Utnyttja statistiken från din hemsida

Glöm inte att följa statistiken ifrån din hemsida. Vad letar dina besökare efter när de hittar din hemsida? Att använda ett bra statistikverktyg som Piwik eller Google Analytics kan öppna ett helt nytt sett för dig att se din egen hemsida.

Följ trender såsom var dina besökare kommer ifrån. Hur många besökare får du från den där bloggen eller forumet som du länkas ifrån. Det kan vara bra att veta då man kanske bör ägna mer tid åt att svara på kunders frågor på Internet och därmed lämna ett spår efter sig för nästa kund.

Ett mycket intressant sätt att använda statistik på är framförallt att hitta saker som dina besökare letar efter men som inte finns på din hemsida. Säg att ert företag lagt upp en “offert”-sida. Att se vilka besökare som når denna sida kan avslöja vad dina presumtiva kunder söker. Om du ser massor av sökord på “fastpris offert” (särskrivet i exempelvärldens underbara värld) så kanske detta bör framhävas på hemsidan om ni erbjuder denna tjänst.

Att ändra sidan efter de sökord där den passar är lite som att anpassa varorna i en butik efter vem som kommer och handlar. Kunden har alltid rätt, även på Internet!

What does J mean?

Anyone else been confused by random Js in their e-mails? I have received many e-mails that often end up with a J at the end of a line, often where one thought a smiley would fit right in. At first I suspected that it was a particular company that had an internal way of typing jokes since I couldn’t find anything about the abbreviation J as Internet slang. Since I never asked at first it felt silly to ask later on when many Js had passed. One day however I started receiving Js from other companys as well! I got more confused. How could these companies, with employees who where not particullary Internet savvy, have the same unbeknownst to me style of Internet slang? The clue lies in the character code for J, 0x4A.


It turns out that J and a Wingdings smiley share the same character code 0x4A. What was happening was that the persons where most likely typing a smiley which the e-mail system, Microsoft Exchange, automatically converted to a Wingdings smiley. I also examined the source code of the e-mail and found this to be true:

<span style=3D'font-s=ize:11.0pt;font-family:Wingdings;color:#1F497D'>J</span>

Unfortunately neither my e-mail client nor gmail showed me the J in Wingdings, rather just a plain old J. So next time you see a random J, don’t get confused, it’s most likely a smiley!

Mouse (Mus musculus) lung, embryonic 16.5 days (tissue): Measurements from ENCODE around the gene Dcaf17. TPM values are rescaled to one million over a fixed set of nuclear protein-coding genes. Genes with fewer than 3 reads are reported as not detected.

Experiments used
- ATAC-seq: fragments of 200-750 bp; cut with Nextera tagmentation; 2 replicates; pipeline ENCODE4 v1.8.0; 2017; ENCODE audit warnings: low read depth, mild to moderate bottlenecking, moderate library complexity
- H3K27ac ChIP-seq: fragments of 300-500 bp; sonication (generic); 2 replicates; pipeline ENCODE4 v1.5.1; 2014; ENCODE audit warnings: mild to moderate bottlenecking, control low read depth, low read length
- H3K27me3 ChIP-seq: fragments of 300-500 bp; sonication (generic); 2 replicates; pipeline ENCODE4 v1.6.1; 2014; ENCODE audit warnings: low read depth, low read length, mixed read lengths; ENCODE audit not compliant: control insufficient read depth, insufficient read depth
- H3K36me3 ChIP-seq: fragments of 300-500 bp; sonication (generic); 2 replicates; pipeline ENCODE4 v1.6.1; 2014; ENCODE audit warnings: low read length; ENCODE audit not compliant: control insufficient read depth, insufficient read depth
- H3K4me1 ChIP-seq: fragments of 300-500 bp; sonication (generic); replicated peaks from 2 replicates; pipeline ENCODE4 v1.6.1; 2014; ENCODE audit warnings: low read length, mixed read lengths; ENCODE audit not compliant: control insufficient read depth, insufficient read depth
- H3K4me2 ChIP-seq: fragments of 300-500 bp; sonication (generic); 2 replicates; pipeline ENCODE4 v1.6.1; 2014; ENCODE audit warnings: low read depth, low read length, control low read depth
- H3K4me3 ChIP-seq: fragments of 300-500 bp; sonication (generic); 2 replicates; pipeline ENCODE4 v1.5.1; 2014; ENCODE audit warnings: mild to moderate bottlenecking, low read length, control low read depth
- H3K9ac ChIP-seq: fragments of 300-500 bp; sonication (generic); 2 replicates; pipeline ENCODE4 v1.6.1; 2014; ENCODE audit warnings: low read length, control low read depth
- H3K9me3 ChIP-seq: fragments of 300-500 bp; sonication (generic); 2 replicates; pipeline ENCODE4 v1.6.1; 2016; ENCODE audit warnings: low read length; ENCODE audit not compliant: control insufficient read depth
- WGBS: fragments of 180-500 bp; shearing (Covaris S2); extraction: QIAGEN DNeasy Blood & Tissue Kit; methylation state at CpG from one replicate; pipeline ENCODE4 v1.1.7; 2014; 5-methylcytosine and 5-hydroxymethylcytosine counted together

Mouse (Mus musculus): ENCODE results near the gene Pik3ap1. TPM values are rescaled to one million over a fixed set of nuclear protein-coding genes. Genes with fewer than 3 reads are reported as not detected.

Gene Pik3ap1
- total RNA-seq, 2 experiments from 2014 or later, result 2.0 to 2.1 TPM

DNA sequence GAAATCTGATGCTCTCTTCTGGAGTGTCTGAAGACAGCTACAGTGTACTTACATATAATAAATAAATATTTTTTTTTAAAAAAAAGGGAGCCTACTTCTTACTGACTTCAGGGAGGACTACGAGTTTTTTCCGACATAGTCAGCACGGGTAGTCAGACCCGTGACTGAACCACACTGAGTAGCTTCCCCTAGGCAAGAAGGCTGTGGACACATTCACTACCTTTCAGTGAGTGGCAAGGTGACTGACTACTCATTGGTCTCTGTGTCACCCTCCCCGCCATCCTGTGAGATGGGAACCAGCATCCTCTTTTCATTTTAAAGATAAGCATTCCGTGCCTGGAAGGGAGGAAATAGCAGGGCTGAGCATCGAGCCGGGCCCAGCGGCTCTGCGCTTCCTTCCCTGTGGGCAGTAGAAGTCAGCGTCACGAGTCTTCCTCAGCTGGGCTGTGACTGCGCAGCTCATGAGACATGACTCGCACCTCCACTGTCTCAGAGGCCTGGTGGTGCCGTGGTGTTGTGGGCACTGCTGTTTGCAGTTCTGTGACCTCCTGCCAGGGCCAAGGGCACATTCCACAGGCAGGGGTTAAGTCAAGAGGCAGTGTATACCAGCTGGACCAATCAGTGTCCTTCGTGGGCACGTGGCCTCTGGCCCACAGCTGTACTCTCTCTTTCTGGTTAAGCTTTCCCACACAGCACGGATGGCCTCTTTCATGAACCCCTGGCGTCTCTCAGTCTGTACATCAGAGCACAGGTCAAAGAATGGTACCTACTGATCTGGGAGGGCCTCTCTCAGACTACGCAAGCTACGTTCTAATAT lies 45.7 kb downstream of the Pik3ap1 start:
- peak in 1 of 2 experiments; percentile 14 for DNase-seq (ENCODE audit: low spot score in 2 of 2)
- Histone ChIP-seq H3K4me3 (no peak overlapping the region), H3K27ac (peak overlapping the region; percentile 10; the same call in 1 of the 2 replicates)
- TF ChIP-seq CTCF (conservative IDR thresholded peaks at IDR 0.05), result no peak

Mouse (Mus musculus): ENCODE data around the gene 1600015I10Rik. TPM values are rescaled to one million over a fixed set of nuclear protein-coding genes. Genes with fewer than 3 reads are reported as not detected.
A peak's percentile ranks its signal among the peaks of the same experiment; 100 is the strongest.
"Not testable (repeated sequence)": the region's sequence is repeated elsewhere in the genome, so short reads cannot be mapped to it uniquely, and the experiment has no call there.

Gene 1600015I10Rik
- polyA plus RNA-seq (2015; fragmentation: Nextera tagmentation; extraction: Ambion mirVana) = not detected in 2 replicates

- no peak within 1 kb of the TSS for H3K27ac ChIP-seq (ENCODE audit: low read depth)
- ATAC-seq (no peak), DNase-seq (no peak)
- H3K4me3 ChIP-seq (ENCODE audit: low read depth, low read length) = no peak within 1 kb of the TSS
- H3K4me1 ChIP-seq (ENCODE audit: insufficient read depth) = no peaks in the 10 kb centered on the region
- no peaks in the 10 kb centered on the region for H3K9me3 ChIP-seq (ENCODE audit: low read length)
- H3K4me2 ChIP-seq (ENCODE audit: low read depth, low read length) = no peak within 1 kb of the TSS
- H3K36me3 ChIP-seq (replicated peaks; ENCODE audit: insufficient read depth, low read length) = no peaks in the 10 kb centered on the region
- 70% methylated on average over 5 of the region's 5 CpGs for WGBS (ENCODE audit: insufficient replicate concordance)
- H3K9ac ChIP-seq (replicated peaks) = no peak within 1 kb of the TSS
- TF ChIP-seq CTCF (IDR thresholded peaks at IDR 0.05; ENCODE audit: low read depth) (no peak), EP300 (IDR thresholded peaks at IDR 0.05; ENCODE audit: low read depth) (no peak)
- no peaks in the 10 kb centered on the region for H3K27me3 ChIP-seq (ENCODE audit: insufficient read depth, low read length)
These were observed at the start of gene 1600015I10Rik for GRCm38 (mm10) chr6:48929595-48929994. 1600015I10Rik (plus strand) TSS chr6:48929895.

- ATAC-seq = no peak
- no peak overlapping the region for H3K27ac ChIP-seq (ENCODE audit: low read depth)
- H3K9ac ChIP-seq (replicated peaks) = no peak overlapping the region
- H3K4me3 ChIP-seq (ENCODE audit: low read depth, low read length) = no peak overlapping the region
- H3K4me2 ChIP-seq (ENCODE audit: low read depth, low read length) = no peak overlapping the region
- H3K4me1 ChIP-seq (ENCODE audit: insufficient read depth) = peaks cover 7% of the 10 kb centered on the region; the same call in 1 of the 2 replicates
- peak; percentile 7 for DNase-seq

iPhone specific pages

I recently learned some tips and tricks for developing webpages for the iPhone. There is really only one major difference that must be there for it to work properly. The viewport-meta.

<meta name=”viewport” content=”width=320; user-scalable=true” />

This meta-tag explains to the iPhone what dimensions the page is intended to be viewed in. If this tag is not supplied the iPhone will assume a width of 980 pixels. This way, even if you have made a page with “small” content it would still be scaled unless you also supplied the viewport-command.

If on iPhone, remember viewport!

How to avoid a page being cached

All web programmers have probably had trouble with browsers caching pages it ought not to. So what can we do about it? Well in good old HTTP 1.0 we had a nice header that simply said:

Pragma: no-cache

Easy huh? Yes. Probably to easy. If not browsers then sure some proxy server will dissobey that simple command and require that we explain it to them more thoroughly. This brings on the next HTTP-command:

Expires: -1

Acctually any invalid date format will do, the meaning should be interpreted as “this page have ceased to be” [mental image of John Cleese banging a parrot on the desk]. Only problem is still some missbehaving browsers and proxys interpret this as “well you might have written an erranous date, so we play nice and cache the page for you still”. Cue HTTP 1.1 and we have another header:

Cache-control: no-cache